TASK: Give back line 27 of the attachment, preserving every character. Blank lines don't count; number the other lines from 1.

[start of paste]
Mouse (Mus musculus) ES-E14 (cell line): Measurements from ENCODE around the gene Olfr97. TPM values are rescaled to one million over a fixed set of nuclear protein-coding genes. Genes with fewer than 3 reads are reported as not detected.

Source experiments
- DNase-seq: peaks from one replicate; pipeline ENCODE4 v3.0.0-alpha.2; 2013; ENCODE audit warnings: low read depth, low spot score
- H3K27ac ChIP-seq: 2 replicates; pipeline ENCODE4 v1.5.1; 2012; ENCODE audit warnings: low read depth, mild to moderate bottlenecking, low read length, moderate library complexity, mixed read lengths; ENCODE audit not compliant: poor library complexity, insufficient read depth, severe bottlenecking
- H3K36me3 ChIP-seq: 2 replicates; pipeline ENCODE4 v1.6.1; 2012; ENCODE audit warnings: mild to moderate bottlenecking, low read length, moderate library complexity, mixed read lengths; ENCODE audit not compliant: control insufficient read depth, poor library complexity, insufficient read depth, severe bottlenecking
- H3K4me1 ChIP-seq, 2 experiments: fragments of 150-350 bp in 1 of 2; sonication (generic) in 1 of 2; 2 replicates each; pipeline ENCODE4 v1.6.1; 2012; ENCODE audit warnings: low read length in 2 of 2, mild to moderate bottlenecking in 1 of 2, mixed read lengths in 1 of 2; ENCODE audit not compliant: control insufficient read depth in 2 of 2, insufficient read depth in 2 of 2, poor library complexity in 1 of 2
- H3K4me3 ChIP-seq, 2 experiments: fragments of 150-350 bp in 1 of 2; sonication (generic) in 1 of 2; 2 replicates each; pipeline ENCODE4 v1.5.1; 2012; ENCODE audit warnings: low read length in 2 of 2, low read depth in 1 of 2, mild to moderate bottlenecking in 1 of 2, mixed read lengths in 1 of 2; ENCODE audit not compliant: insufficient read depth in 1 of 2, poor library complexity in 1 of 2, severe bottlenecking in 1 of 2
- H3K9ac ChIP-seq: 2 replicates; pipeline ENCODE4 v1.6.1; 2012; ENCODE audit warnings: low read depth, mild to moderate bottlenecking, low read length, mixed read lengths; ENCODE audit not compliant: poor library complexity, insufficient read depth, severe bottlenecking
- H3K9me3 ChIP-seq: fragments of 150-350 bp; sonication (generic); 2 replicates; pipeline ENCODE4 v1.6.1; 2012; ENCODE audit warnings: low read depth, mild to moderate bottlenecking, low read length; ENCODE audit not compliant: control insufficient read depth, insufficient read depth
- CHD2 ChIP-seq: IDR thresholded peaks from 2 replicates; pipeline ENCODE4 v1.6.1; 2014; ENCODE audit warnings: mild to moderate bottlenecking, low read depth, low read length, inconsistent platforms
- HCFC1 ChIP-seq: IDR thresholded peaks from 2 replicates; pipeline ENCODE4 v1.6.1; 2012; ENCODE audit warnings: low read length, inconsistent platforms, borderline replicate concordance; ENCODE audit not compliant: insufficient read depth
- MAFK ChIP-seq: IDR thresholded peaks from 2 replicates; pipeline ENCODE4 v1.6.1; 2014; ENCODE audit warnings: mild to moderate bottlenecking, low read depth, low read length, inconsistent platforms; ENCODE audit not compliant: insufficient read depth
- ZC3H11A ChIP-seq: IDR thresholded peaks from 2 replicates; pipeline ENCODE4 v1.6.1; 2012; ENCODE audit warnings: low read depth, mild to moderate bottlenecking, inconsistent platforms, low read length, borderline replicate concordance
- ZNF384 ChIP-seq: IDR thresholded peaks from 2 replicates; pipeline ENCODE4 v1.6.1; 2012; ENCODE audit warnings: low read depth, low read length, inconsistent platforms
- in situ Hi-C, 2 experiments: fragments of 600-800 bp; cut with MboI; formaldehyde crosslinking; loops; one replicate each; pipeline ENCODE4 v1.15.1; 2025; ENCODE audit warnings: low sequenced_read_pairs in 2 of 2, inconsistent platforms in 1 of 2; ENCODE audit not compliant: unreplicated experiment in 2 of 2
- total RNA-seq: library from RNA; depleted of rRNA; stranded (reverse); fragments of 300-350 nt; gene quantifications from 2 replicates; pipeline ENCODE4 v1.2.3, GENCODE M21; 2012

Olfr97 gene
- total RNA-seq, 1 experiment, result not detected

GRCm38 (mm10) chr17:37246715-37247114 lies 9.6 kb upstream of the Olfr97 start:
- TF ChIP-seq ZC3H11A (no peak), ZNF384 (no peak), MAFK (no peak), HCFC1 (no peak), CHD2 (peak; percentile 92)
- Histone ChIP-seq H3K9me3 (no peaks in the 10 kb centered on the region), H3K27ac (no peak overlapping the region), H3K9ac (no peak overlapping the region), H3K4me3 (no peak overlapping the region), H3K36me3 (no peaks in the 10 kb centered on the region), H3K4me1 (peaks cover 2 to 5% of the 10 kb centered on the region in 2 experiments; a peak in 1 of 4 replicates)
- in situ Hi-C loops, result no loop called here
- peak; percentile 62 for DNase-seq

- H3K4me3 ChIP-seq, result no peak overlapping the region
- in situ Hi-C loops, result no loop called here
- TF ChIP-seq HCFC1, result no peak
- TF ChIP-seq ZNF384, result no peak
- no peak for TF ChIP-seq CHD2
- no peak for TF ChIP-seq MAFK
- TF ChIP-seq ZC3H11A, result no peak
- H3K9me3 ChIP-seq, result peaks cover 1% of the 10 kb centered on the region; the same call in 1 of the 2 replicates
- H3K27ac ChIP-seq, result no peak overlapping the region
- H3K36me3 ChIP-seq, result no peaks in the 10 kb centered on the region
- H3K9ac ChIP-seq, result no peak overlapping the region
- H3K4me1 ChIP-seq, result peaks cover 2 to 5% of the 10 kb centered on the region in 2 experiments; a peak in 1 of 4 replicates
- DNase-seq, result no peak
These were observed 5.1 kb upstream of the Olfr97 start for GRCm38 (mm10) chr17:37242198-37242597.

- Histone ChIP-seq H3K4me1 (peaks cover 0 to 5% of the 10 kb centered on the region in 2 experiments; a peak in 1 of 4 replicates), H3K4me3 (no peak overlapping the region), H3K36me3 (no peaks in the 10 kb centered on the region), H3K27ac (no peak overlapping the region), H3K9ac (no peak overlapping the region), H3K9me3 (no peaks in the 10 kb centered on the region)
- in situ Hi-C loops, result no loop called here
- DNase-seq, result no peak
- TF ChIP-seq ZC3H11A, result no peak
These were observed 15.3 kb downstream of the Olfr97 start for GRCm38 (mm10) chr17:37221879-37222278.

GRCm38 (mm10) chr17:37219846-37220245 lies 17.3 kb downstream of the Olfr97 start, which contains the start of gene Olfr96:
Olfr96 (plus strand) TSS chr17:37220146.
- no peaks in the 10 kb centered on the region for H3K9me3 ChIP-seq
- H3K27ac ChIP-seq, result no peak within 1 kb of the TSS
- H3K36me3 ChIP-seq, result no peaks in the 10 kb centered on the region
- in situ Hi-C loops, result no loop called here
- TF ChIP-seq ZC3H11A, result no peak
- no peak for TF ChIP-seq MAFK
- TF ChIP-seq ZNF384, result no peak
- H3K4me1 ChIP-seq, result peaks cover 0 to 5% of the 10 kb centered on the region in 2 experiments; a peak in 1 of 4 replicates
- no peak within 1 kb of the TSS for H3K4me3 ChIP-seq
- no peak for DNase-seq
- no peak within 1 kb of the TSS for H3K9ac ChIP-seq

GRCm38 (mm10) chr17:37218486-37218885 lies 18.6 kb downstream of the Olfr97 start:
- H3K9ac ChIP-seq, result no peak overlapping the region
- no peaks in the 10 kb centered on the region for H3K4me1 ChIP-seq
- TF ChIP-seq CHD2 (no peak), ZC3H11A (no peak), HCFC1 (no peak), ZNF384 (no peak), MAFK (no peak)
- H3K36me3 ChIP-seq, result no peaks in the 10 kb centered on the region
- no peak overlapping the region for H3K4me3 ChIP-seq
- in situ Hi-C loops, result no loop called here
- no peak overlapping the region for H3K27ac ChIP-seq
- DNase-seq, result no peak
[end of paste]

- TF ChIP-seq ZNF384, result no peak